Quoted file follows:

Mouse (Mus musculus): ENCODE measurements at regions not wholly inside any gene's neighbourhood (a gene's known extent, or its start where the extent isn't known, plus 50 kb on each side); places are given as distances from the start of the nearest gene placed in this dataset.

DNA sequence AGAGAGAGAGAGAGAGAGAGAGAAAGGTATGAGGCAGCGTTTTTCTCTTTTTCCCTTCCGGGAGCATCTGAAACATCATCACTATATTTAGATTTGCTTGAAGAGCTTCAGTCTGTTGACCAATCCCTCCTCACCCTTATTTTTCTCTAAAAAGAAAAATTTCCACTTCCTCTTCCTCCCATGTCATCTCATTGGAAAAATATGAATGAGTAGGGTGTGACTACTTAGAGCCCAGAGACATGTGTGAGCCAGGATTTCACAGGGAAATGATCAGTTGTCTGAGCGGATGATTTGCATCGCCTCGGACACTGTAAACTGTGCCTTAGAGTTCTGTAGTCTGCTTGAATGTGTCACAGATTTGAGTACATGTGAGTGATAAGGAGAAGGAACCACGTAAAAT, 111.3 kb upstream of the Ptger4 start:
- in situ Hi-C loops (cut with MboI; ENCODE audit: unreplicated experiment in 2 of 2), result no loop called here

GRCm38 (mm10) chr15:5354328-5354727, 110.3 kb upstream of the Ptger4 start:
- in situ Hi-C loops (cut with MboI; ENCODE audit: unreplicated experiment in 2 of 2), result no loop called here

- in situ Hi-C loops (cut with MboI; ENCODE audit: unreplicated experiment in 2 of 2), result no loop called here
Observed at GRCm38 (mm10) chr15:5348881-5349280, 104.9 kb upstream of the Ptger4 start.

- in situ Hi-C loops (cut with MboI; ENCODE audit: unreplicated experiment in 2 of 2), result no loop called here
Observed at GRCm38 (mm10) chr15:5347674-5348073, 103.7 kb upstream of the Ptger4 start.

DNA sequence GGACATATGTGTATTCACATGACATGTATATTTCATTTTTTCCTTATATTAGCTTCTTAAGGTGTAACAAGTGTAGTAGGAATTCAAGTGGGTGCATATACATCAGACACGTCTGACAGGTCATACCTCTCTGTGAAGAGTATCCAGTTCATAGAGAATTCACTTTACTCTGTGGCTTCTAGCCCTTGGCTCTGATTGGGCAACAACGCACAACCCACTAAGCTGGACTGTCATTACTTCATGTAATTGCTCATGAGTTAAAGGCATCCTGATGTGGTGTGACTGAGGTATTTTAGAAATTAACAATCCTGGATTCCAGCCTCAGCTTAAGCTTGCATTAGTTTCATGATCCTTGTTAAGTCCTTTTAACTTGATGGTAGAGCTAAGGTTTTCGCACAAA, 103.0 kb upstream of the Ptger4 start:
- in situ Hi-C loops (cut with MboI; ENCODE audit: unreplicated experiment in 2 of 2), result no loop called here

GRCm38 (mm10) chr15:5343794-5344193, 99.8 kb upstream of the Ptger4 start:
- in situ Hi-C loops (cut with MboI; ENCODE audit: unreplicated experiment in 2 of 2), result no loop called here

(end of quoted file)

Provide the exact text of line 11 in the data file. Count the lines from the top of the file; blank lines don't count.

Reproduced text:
- in situ Hi-C loops (cut with MboI; ENCODE audit: unreplicated experiment in 2 of 2), result no loop called here